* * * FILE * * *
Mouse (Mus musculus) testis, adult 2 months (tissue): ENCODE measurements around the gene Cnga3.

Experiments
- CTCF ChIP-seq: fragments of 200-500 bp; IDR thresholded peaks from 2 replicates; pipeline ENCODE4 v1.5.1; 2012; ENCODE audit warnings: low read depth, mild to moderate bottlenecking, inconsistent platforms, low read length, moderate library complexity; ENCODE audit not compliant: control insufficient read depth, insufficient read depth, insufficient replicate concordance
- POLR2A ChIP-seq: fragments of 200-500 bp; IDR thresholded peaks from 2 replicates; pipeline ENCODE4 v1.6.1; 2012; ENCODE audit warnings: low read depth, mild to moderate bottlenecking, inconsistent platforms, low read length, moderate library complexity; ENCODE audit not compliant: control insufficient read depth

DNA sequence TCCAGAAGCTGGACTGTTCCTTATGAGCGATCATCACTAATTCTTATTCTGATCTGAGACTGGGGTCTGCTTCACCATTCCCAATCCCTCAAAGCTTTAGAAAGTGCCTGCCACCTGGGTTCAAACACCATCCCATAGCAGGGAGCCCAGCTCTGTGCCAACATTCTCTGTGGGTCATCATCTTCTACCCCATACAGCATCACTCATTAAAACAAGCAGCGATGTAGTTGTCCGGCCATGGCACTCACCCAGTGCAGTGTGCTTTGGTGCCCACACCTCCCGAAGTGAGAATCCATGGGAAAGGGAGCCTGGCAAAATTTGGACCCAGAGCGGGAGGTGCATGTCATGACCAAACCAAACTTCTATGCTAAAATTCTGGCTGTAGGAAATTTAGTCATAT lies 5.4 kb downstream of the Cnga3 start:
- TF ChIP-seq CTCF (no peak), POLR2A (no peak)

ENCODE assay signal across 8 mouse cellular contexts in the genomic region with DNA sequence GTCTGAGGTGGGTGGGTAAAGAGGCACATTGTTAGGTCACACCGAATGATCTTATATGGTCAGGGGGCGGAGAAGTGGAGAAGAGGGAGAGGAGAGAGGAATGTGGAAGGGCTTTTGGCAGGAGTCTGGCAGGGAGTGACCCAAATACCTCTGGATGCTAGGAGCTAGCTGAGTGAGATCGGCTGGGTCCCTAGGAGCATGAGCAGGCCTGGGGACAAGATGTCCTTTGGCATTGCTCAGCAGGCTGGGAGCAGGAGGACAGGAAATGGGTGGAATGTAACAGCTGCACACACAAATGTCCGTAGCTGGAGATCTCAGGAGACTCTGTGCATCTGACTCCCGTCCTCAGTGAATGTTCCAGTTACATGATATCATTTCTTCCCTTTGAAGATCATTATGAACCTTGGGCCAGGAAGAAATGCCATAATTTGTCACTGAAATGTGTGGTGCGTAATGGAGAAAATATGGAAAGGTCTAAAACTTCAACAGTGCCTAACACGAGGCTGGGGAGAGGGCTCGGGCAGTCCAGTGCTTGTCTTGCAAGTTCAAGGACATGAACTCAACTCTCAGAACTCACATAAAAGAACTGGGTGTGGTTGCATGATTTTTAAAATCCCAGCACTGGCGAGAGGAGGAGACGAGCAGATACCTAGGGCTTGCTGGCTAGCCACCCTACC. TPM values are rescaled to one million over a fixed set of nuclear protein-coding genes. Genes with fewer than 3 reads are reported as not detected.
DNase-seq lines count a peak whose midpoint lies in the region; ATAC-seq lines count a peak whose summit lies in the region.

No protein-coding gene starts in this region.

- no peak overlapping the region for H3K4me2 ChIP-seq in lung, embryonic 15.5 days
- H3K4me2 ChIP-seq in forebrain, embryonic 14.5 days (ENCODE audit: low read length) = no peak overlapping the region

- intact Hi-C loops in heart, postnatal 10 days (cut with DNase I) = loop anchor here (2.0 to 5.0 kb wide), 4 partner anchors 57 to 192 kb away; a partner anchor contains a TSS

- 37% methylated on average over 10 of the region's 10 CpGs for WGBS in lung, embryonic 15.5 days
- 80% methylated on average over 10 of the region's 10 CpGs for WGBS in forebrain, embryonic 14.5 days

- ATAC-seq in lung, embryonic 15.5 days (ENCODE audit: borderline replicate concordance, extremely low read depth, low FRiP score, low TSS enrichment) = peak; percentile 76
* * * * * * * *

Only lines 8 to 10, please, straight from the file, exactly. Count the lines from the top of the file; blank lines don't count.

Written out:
DNase-seq lines count a peak whose midpoint lies in the region; ATAC-seq lines count a peak whose summit lies in the region.

No protein-coding gene starts in this region.

- no peak overlapping the region for H3K4me2 ChIP-seq in lung, embryonic 15.5 days